8. Analyze the expenses your credit card or checking account statement and look at where you spend the most money. Then try to avoid those stores. I'm bad about going to Walmart for a loaf of bread and coming out with $50 worth of stuff I don't really need. But oh, they had these cute placemats on sale or they had Christmas cards for 75% off. A sale is only a bargain if it's something you really need. The 75% off cards aren't really a good deal if you already have a dozen other boxes in the closet back home. It's very easy to bargain yourself right out of money.
9. Sign up for free rewards programs wherever you shop. I have one at the drugstore where I get my prescriptions filled. Last week they gave me a coupon worth $7.50 in free merchandise plus one worth $3 off my next prescription. The prescriptions are money I’d have spent anyway; the coupons are an added bonus. Lots of stores have programs like this.
10. And a final group of various and sundry tips: Comparison shop for big items, avoid impulse buying, use cloth cleaning rags and napkins instead of paper towels and napkins, cancel magazine, newspaper and other subscriptions that you don't read or use, turn down your thermostat, weatherize your house, change the furnace filters monthly, map out your errands to use less gasoline, bottle your own water, carpool and/or use public transportation when possible and plan ahead (like the $1 jeans and $5 shoes). Keep a list of gift-giving occasions in your purse and when you see the perfect birthday gift for your August-born sister on sale for 80% off after Christmas, go ahead and purchase it instead of waiting until the first of August and paying full price for something.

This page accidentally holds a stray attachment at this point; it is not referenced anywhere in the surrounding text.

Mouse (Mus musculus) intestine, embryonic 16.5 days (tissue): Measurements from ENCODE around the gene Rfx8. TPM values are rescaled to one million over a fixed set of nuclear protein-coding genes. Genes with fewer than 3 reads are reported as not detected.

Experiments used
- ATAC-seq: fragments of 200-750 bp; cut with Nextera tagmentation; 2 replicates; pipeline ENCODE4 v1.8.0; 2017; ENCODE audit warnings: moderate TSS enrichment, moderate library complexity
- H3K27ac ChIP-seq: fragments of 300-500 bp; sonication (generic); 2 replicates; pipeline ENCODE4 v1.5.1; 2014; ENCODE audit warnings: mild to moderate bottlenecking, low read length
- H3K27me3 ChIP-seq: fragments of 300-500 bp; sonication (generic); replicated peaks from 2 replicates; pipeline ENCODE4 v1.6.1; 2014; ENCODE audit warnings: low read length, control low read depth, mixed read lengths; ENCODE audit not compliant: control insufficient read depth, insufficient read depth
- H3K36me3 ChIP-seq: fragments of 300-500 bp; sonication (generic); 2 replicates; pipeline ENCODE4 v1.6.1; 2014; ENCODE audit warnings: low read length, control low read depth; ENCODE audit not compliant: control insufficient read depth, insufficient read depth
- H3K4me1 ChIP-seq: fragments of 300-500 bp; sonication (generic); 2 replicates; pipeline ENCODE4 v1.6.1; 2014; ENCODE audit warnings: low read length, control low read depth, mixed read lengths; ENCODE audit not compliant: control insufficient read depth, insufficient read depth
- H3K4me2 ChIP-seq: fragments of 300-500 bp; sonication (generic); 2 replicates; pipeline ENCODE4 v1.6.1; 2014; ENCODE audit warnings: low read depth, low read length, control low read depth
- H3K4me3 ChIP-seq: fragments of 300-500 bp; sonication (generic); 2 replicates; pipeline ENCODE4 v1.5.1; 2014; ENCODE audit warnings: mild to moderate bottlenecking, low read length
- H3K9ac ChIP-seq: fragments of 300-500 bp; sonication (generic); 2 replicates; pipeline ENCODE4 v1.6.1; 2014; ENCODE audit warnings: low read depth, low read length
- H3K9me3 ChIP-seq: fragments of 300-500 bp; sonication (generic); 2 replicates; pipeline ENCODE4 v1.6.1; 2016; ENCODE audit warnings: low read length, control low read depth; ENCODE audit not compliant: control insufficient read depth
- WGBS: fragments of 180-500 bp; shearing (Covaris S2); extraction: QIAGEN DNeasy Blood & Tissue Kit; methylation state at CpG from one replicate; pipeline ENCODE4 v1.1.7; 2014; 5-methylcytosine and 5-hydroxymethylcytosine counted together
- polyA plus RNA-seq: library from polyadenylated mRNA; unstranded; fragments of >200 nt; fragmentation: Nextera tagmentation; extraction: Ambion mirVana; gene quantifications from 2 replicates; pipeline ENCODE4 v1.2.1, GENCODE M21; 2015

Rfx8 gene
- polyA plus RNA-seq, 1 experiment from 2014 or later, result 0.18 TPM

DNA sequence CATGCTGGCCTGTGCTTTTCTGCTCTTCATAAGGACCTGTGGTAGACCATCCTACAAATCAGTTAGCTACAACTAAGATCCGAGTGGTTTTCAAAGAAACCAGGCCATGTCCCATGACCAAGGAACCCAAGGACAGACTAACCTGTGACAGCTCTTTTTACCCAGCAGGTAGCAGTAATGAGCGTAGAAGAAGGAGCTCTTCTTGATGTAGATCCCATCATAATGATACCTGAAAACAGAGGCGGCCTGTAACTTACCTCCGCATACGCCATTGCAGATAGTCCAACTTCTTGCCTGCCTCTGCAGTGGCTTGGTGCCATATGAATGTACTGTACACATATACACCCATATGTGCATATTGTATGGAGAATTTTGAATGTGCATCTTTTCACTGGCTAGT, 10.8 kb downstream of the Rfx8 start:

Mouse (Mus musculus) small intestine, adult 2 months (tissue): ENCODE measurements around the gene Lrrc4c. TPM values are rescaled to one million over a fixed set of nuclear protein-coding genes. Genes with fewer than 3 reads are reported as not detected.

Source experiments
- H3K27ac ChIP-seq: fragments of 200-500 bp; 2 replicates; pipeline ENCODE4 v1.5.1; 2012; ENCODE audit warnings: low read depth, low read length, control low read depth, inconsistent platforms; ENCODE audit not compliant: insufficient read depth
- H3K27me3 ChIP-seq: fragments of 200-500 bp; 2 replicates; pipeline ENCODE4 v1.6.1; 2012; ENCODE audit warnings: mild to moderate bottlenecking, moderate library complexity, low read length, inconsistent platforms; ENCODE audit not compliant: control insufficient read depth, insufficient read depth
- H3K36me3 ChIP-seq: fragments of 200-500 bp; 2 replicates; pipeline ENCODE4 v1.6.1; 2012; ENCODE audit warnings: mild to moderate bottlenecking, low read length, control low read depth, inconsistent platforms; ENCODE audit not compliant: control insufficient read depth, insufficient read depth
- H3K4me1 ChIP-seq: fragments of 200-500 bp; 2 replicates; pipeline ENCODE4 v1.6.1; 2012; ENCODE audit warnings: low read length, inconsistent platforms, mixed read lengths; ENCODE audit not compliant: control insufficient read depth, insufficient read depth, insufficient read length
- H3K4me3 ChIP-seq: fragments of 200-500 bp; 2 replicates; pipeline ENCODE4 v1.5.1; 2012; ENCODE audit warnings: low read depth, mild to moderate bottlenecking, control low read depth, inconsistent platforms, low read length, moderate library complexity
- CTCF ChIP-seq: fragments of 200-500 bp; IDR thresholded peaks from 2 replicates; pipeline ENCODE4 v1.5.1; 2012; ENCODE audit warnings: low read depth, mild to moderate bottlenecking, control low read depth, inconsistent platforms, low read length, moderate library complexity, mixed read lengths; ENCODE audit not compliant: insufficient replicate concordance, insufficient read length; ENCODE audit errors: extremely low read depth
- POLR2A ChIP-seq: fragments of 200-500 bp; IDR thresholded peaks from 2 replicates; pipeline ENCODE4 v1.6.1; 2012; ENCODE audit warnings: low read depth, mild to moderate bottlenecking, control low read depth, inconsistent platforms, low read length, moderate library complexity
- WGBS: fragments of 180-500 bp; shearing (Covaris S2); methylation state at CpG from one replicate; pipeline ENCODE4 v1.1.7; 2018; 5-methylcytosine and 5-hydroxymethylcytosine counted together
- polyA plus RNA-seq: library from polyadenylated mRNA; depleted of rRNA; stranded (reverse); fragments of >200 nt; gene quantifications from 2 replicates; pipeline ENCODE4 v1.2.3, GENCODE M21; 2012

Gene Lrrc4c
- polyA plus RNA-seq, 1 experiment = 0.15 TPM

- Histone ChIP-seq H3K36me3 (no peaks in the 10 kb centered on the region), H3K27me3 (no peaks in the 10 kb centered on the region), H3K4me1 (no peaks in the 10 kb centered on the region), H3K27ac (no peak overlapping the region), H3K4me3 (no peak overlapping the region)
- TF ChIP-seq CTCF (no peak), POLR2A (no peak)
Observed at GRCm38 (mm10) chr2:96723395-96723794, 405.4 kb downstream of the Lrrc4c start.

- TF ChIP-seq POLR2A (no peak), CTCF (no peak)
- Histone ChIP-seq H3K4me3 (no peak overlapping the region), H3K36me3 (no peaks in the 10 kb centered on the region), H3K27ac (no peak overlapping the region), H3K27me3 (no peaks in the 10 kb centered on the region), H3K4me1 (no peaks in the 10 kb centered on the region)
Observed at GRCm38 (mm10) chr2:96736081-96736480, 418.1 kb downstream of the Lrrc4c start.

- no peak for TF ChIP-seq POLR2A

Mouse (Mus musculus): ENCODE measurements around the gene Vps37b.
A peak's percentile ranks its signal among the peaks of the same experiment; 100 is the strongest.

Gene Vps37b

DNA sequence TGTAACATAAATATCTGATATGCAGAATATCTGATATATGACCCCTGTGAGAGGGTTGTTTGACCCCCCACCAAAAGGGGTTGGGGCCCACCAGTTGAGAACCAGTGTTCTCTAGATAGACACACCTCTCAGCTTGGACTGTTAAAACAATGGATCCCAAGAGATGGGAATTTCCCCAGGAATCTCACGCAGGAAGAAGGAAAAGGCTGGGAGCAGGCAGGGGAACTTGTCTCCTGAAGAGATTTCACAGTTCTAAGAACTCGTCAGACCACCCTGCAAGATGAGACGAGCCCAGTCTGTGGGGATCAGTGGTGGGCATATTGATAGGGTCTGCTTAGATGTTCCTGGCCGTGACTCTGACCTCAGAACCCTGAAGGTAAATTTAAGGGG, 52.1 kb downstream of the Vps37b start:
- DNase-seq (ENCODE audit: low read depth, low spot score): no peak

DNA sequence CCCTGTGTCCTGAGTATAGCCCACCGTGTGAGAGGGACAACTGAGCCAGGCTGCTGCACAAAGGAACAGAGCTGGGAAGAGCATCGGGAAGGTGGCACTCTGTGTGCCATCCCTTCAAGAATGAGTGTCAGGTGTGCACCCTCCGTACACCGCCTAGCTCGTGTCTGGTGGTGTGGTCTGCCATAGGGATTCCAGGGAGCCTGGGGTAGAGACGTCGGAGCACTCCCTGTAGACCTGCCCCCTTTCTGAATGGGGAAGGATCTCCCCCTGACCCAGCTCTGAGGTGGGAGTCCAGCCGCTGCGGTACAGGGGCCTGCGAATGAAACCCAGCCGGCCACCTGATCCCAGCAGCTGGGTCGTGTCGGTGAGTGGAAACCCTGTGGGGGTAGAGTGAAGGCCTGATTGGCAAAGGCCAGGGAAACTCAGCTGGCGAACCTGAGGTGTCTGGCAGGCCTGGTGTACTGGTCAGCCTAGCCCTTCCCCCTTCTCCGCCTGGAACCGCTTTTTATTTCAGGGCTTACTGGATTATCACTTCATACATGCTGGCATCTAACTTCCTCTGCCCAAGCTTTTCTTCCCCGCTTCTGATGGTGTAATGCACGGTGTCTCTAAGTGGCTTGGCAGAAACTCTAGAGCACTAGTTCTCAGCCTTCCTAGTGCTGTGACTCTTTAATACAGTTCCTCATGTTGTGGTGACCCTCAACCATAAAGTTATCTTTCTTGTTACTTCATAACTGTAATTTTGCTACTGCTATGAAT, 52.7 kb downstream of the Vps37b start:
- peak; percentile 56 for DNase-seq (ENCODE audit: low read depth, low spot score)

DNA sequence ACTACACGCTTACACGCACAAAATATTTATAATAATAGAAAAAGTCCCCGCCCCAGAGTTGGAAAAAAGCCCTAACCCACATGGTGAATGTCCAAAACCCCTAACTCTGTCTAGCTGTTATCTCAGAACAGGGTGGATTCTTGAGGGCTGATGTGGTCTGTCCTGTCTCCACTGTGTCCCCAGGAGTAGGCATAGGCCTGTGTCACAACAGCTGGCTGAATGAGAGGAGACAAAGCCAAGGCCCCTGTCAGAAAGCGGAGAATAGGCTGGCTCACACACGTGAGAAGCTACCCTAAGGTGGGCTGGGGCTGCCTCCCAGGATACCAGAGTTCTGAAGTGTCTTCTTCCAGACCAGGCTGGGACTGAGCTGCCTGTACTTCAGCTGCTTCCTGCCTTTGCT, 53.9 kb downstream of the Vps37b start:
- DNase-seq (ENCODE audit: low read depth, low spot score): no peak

I realize you may not be able to do all these. You may not work outside the home, so brown bag lunch savings don't apply. Or like me, your area may not have public transportation and you have to drive. But I'd be willing to bet you could squeeze the cost of the national conference somewhere out of this list.
Got a tip I didn't mention? Share it with us please. One lucky commenter will win a book from my stash.
The Playfriends are participating in an online auction to aid a homeless teen and her mom. You can get more info about the auction here and see what we've donated here.